The rest of the steps are as follows:

1. Identify the offending parameter that causes duplicate content. In OsCommerce, the common offending parameter is osCsid, which is a session ID.

2. Log in to Google webmaster tools.

3. Under "Sites," click the website that you would like to implement with "parameter handling."

4. Go to "Site configuration" à "Settings" à "Parameter Handling."

5. Click "Adjust parameter settings."

6. Under the "Parameter" textbox, enter OsCid, and then select "Ignore" under "Action."

Here is a screen shot illustrating the process above:

7. Click Save.

Google will then ignore that parameter. This offers users a robots.txt-like behavior, which helps Googlebot to crawl the website more efficiently in addition to preventing duplicate content.

One of the finest new features in Google Webmaster tools can be found under the "Search Queries" section. You can find this section under "Your site on the web" à "Search Queries."

Formerly, there was one major problem faced by most webmasters and SEOs: Knowing the targeted key phrases ranking for a site in a specific geographical location (country) and the ranking URL accurately.

It was almost impossible to do this before without the reliance on proxies to check rankings or details, as illustrated in this tutorial. For example, in order to check the website ranking for specific key phrases in Toronto, Canada for Google.ca, if the user is not in Canada, he or she would have to use a Canadian-based proxy and then connect to www.google.ca to check rankings. Still, this process is not 100% accurate.

Thanks again to Google’s webmaster team for adding a new feature under "Search queries" that solves this rank checking problem.

Case Example : The website www.php-developer.com is ranking for the targeted key phrase php preg_match, and the webmaster needs to find out the ranking for that targeted keyword in Australia.

Step 1. Be sure you are logged in to Google Webmaster Tools, and then go to "Your site on the web" à "Search queries".

Step 2. In the countries drop-down list, select "Australia."

Step 3. Expand the + symbol beside the targeted keyword.

Step 4. The ranking details and the URL are now shown. Example screen shot:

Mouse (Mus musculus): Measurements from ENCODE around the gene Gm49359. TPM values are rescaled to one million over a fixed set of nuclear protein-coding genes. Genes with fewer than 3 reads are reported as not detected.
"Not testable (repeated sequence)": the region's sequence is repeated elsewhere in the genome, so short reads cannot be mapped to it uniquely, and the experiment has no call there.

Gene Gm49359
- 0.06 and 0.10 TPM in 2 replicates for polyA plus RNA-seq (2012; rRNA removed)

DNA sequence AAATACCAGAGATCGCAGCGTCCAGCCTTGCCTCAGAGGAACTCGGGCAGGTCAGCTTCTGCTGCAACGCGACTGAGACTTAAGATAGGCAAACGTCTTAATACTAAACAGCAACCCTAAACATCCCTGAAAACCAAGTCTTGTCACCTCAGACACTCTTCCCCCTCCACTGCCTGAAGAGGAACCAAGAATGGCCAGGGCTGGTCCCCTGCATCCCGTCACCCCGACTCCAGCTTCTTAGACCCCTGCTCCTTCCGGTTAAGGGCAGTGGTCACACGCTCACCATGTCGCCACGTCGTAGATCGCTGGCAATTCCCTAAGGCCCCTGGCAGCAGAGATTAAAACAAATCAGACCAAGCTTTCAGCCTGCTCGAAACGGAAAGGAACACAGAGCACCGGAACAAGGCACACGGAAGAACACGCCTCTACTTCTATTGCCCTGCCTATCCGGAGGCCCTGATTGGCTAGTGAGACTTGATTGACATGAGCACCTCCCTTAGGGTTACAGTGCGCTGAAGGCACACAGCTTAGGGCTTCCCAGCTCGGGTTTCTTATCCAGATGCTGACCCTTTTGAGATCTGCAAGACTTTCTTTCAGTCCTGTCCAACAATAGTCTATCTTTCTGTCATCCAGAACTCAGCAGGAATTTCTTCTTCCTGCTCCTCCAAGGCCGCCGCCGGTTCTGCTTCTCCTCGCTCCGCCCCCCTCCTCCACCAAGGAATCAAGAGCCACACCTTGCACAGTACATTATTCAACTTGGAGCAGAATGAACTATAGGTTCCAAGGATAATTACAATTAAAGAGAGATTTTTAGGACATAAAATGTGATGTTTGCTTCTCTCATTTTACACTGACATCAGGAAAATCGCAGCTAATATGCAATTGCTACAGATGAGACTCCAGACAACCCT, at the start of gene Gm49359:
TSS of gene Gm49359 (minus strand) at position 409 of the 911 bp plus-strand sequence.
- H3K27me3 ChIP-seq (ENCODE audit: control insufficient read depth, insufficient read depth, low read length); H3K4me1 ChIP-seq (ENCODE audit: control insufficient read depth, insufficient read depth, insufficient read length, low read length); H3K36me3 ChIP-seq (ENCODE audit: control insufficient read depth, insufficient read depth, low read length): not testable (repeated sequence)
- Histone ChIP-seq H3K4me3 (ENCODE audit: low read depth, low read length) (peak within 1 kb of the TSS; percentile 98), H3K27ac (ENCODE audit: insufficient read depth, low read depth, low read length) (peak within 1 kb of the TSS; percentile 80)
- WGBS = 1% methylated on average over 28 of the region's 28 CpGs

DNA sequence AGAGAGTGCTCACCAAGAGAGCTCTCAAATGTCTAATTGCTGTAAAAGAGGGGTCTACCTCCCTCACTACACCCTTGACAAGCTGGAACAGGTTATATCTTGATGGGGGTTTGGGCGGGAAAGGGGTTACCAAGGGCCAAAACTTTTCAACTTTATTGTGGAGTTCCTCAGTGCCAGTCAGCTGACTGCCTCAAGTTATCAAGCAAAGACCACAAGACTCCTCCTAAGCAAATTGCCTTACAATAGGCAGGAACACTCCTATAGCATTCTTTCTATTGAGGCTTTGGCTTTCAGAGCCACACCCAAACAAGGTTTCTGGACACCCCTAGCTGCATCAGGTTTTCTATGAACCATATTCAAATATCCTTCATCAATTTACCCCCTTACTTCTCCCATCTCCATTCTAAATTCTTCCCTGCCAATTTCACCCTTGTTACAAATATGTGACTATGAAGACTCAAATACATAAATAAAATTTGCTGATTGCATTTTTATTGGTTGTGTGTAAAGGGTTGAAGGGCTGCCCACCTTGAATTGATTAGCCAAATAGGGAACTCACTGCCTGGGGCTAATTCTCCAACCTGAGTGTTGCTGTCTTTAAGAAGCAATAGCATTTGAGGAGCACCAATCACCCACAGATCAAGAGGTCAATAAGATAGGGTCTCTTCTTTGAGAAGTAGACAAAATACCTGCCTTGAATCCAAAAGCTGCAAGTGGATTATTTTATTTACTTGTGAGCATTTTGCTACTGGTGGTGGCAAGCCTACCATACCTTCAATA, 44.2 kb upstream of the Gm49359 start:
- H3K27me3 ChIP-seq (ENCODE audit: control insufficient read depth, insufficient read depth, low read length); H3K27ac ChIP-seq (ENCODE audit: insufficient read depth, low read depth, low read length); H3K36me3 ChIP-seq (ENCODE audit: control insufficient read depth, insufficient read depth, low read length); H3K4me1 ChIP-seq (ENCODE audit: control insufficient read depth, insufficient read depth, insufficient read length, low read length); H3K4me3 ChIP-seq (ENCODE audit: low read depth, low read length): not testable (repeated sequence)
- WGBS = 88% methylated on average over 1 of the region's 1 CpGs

Encircled in red are the important items. The first on the top is the country settings, which is "Australia." Then it says that:

a. The key phrase php preg_match has 210 impressions in Position 6 to 10 and the average position is 9.4

b. The ranking URL is /testpregmatch.php

Of course, the above statistics only apply to Australia and are different in other countries. This time, since it is coming from and exactly using data from Google, it will be a lot more reliable than the other methods.

"Low performing keywords in terms of click through" means that, even though a certain key phrase which is ranking in Google receives lots of impressions, there are not that many click throughs that contributes organic search engine traffic to your website.

Under "Search queries," you can compute your overall %Click through from Google using the following formula:

%Click Through = Total Clicks / Total Impressions

There is no straightforward judgment to tell if you have a good or bad click through rate, but definitely you should do something if your click through is less than 1%. Even if it is greater than 1%, there still a lot of room for improvement.

Possible problems can be:

1. A poor snippet shown in Google’s search engine result for a particular query for which your website is ranking.

2. A poor title tag that is conveying a substantial difference in meaning from the query conducted.

3. The URL is tagged with "This site may harm your computer" in Google search results, so people are afraid of clicking the result. In this case, it is worth checking the "Malware" section in Google Webmaster Tools (Diagnostics à Malware).